After his classes were canceled Wednesday, Nathan Hernandez, 25, stayed glued to the television all afternoon, watching news of the deadly shooting.
Suddenly, Hernandez said, he heard the sounds of a police pursuit and bullets struck the side of his house.
Pops of gunfire continued, he said, for up to two minutes. When he called 911, a dispatcher told him to stay down and lock all his doors.
"You could tell there was crossfire," Hernandez told the Los Angeles Times by phone as he crouched on the floor in his family's living room. "They were shooting so many rounds per second."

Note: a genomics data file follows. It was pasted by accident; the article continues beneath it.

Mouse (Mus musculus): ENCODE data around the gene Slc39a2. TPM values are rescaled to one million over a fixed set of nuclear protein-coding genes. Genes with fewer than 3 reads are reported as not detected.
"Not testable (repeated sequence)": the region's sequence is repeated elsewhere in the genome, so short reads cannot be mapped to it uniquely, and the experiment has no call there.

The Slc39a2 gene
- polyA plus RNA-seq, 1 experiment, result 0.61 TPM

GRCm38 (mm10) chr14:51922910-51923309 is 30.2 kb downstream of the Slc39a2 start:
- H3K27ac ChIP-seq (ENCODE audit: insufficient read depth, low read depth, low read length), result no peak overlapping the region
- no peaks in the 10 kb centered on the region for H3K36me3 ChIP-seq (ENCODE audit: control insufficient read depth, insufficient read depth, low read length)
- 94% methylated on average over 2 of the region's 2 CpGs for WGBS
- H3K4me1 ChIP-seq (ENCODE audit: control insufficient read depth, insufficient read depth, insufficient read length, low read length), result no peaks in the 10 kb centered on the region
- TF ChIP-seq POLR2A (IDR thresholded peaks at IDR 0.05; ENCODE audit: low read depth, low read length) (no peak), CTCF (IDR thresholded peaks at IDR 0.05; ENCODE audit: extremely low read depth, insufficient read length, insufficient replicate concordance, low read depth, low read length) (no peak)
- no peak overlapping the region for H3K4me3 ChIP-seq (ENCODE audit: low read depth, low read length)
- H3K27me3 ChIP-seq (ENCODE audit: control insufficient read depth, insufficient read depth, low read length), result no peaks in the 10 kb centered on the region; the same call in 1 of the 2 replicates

"It felt timeless," said Mahir Rahman, a 17-year-old student at Citrus Valley High School in Redlands. "It felt like an eternity."
Rahman had just come home from school around 3 p.m. and was walking to the kitchen for a glass of water when he heard the shots.
Rahman said he and his mother ran into his bedroom and slid under the bed. His cellphone began lighting up with texts from friends. "Your house is on TV," said one.
About 10 minutes later, he said, they crept into the living room and peered out the window, spotting more than 20 police cars parked on the street and officers armed with tactical gear.
By 4:15 p.m., about an hour later, they still hadn't received the all-clear from officials to leave.